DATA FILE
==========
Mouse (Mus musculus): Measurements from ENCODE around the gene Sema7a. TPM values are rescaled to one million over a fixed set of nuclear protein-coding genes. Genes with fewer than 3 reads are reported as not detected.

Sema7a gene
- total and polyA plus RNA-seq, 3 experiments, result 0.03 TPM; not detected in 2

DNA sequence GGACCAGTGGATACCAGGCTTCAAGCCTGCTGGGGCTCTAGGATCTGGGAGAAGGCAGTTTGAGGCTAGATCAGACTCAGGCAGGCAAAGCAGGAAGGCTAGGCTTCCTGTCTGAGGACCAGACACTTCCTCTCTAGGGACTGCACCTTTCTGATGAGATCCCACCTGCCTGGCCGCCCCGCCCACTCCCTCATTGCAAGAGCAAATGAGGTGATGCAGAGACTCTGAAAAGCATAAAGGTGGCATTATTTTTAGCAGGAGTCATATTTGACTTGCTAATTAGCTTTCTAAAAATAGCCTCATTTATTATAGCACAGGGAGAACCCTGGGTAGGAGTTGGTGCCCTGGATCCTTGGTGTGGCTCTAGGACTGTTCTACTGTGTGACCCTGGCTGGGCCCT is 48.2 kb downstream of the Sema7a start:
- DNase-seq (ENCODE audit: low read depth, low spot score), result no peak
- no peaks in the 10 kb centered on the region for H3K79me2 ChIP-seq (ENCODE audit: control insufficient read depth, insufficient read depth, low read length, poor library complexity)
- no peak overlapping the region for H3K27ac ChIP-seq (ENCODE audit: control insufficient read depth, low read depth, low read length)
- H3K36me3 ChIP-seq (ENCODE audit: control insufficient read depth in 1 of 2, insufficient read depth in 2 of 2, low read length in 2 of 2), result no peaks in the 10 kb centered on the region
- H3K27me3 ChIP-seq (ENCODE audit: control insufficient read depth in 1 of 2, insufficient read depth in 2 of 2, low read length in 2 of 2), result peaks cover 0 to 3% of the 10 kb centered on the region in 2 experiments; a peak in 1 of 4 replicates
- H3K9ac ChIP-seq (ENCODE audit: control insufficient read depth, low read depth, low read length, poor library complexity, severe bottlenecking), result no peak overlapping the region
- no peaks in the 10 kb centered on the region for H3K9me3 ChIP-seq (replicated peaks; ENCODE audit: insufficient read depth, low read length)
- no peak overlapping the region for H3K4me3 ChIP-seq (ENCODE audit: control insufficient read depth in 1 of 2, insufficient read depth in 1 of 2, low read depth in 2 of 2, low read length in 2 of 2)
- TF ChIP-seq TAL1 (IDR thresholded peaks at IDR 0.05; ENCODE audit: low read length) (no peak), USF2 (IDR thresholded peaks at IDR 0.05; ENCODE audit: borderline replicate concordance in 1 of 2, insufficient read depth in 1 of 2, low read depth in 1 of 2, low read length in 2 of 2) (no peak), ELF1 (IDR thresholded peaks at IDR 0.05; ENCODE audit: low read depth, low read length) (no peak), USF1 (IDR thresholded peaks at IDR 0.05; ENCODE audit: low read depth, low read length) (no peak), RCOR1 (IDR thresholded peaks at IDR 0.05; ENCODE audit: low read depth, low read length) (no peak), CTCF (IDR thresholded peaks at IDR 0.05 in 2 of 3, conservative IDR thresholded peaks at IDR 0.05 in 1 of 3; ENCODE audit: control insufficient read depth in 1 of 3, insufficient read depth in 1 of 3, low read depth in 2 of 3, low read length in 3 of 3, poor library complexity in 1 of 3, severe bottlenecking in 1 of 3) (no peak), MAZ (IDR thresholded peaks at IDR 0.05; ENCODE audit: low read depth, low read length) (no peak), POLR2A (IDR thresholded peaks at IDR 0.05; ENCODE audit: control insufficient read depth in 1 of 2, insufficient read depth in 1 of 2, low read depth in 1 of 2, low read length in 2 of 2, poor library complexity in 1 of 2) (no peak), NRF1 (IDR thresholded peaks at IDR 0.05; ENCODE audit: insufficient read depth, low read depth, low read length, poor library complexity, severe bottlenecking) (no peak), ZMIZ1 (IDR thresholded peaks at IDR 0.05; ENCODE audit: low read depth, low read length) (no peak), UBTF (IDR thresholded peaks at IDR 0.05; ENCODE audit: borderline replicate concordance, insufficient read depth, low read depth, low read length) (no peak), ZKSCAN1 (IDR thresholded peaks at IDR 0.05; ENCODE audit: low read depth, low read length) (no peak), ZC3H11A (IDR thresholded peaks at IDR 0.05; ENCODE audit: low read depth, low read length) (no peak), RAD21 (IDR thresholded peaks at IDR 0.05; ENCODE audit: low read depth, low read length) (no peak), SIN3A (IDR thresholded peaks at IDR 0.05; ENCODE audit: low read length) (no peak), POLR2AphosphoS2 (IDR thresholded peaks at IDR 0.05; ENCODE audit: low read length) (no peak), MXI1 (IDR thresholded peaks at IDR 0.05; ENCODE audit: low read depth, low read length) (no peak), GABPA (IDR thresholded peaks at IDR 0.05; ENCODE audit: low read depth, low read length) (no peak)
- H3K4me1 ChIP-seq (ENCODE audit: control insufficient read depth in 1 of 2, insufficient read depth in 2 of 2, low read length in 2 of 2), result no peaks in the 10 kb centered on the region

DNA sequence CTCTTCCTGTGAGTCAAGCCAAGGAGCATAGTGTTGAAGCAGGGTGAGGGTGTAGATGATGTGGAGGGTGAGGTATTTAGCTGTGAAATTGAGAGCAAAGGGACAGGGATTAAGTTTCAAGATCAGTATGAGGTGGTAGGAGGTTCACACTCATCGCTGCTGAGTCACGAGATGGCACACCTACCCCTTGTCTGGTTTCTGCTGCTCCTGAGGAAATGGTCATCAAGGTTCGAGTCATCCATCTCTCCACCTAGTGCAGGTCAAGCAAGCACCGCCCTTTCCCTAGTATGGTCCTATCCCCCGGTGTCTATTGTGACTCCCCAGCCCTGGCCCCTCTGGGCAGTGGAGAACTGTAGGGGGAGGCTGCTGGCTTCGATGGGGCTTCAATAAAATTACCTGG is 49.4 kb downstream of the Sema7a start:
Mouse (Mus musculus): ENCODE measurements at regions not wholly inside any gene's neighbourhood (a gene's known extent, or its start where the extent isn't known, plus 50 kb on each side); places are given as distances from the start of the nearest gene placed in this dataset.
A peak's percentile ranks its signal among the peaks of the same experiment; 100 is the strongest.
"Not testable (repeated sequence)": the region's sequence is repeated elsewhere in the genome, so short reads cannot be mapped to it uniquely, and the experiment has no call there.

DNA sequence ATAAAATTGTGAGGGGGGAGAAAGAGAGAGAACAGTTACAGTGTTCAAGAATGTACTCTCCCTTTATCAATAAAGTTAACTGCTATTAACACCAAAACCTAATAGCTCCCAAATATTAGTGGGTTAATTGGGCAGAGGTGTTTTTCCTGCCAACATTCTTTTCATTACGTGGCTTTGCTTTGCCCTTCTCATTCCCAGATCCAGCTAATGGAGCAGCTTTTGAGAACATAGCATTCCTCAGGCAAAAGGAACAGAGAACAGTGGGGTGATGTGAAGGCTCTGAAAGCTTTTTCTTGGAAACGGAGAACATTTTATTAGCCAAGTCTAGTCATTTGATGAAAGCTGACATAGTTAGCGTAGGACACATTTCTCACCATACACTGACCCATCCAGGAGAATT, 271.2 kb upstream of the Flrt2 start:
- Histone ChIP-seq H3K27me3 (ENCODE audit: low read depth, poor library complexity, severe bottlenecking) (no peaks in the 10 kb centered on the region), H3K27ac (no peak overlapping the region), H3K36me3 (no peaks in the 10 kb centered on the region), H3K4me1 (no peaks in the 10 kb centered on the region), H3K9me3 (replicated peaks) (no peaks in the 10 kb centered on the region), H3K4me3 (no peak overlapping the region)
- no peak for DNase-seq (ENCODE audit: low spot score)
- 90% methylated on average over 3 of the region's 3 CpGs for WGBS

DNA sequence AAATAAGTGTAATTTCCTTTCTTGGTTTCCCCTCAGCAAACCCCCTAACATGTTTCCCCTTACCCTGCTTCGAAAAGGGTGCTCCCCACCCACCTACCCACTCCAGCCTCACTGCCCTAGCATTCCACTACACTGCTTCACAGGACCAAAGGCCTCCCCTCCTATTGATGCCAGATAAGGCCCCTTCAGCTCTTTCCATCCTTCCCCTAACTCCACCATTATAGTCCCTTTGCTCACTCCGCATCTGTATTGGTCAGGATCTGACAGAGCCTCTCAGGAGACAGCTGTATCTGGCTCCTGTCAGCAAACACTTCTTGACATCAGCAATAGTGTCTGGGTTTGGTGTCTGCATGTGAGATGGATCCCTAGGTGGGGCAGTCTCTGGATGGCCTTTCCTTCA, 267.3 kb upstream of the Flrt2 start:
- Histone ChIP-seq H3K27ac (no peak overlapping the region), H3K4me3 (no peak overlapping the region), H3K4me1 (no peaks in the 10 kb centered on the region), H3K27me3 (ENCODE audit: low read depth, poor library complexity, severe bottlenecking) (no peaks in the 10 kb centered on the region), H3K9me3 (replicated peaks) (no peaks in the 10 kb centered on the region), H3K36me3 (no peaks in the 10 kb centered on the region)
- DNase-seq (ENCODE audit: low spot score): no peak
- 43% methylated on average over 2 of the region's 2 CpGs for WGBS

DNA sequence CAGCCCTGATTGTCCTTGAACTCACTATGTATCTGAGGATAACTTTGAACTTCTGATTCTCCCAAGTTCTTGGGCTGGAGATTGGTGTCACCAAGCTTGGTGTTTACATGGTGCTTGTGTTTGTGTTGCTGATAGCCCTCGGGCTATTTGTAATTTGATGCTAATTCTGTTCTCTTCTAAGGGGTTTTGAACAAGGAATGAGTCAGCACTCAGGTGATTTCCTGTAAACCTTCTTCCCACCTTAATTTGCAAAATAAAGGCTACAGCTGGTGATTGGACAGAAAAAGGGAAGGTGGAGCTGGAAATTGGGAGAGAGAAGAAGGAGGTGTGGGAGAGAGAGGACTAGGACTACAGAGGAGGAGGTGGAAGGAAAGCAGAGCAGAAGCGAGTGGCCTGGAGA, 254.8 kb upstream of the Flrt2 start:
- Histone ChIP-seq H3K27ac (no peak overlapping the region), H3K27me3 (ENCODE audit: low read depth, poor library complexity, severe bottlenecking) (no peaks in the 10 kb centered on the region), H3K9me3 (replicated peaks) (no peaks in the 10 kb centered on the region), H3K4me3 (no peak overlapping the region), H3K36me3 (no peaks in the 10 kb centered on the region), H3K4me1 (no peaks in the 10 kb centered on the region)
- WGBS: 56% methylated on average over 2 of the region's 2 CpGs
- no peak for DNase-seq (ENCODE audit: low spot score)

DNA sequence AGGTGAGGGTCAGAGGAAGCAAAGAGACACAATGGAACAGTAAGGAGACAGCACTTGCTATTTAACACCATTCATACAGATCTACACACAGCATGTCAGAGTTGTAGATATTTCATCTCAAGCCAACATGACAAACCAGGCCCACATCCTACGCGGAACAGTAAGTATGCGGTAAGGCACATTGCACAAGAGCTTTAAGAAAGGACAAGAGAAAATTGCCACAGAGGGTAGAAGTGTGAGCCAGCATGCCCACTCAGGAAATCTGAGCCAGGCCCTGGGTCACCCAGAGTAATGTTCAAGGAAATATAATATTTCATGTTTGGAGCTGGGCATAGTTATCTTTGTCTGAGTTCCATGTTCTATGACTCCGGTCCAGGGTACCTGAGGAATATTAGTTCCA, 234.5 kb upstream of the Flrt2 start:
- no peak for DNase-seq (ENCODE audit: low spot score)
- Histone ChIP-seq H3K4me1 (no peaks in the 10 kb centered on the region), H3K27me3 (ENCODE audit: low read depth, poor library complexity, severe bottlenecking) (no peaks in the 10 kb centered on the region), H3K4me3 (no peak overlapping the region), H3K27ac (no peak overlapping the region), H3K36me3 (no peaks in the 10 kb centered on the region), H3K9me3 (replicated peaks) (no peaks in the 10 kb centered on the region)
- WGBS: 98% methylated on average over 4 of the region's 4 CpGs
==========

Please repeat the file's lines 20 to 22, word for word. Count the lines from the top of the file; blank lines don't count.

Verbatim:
- Histone ChIP-seq H3K27me3 (ENCODE audit: low read depth, poor library complexity, severe bottlenecking) (no peaks in the 10 kb centered on the region), H3K27ac (no peak overlapping the region), H3K36me3 (no peaks in the 10 kb centered on the region), H3K4me1 (no peaks in the 10 kb centered on the region), H3K9me3 (replicated peaks) (no peaks in the 10 kb centered on the region), H3K4me3 (no peak overlapping the region)
- no peak for DNase-seq (ENCODE audit: low spot score)
- 90% methylated on average over 3 of the region's 3 CpGs for WGBS